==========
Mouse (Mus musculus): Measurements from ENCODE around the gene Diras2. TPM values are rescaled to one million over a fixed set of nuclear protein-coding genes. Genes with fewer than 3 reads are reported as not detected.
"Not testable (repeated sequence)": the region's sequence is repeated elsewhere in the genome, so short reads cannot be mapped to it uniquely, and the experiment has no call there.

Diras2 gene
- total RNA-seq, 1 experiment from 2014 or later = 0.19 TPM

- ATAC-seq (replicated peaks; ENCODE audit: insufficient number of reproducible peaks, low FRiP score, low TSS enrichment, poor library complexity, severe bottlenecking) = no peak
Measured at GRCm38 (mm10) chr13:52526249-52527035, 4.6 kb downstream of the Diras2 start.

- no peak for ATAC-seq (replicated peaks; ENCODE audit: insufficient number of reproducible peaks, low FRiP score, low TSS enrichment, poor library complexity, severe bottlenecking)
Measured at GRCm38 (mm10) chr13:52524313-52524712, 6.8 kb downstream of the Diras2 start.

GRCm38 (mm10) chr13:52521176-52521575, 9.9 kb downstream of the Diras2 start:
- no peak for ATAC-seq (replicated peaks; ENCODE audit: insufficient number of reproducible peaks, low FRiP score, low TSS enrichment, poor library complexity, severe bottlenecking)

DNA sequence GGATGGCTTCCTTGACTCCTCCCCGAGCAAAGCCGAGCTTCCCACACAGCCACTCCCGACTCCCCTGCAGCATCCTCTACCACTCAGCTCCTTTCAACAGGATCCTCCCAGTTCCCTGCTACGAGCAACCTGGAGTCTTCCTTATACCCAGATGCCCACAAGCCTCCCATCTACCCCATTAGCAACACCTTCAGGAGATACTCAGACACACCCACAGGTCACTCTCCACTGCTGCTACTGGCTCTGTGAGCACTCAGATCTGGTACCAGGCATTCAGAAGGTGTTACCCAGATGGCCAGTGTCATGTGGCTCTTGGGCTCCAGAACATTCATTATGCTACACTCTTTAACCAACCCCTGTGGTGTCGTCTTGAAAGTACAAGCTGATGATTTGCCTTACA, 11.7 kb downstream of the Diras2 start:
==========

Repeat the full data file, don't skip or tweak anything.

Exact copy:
Mouse (Mus musculus): Measurements from ENCODE around the gene Diras2. TPM values are rescaled to one million over a fixed set of nuclear protein-coding genes. Genes with fewer than 3 reads are reported as not detected.
"Not testable (repeated sequence)": the region's sequence is repeated elsewhere in the genome, so short reads cannot be mapped to it uniquely, and the experiment has no call there.

Diras2 gene
- total RNA-seq, 1 experiment from 2014 or later = 0.19 TPM

- ATAC-seq (replicated peaks; ENCODE audit: insufficient number of reproducible peaks, low FRiP score, low TSS enrichment, poor library complexity, severe bottlenecking) = no peak
Measured at GRCm38 (mm10) chr13:52526249-52527035, 4.6 kb downstream of the Diras2 start.

- no peak for ATAC-seq (replicated peaks; ENCODE audit: insufficient number of reproducible peaks, low FRiP score, low TSS enrichment, poor library complexity, severe bottlenecking)
Measured at GRCm38 (mm10) chr13:52524313-52524712, 6.8 kb downstream of the Diras2 start.

GRCm38 (mm10) chr13:52521176-52521575, 9.9 kb downstream of the Diras2 start:
- no peak for ATAC-seq (replicated peaks; ENCODE audit: insufficient number of reproducible peaks, low FRiP score, low TSS enrichment, poor library complexity, severe bottlenecking)

DNA sequence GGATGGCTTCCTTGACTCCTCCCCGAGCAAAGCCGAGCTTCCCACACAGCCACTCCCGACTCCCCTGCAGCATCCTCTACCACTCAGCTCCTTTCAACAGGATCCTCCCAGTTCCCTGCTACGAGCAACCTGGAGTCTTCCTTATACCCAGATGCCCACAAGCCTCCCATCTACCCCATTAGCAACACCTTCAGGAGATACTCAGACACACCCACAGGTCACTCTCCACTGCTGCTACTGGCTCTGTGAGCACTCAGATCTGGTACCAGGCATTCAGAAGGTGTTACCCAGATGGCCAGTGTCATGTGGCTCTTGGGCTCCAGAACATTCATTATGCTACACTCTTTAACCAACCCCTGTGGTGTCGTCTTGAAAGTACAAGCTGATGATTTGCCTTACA, 11.7 kb downstream of the Diras2 start: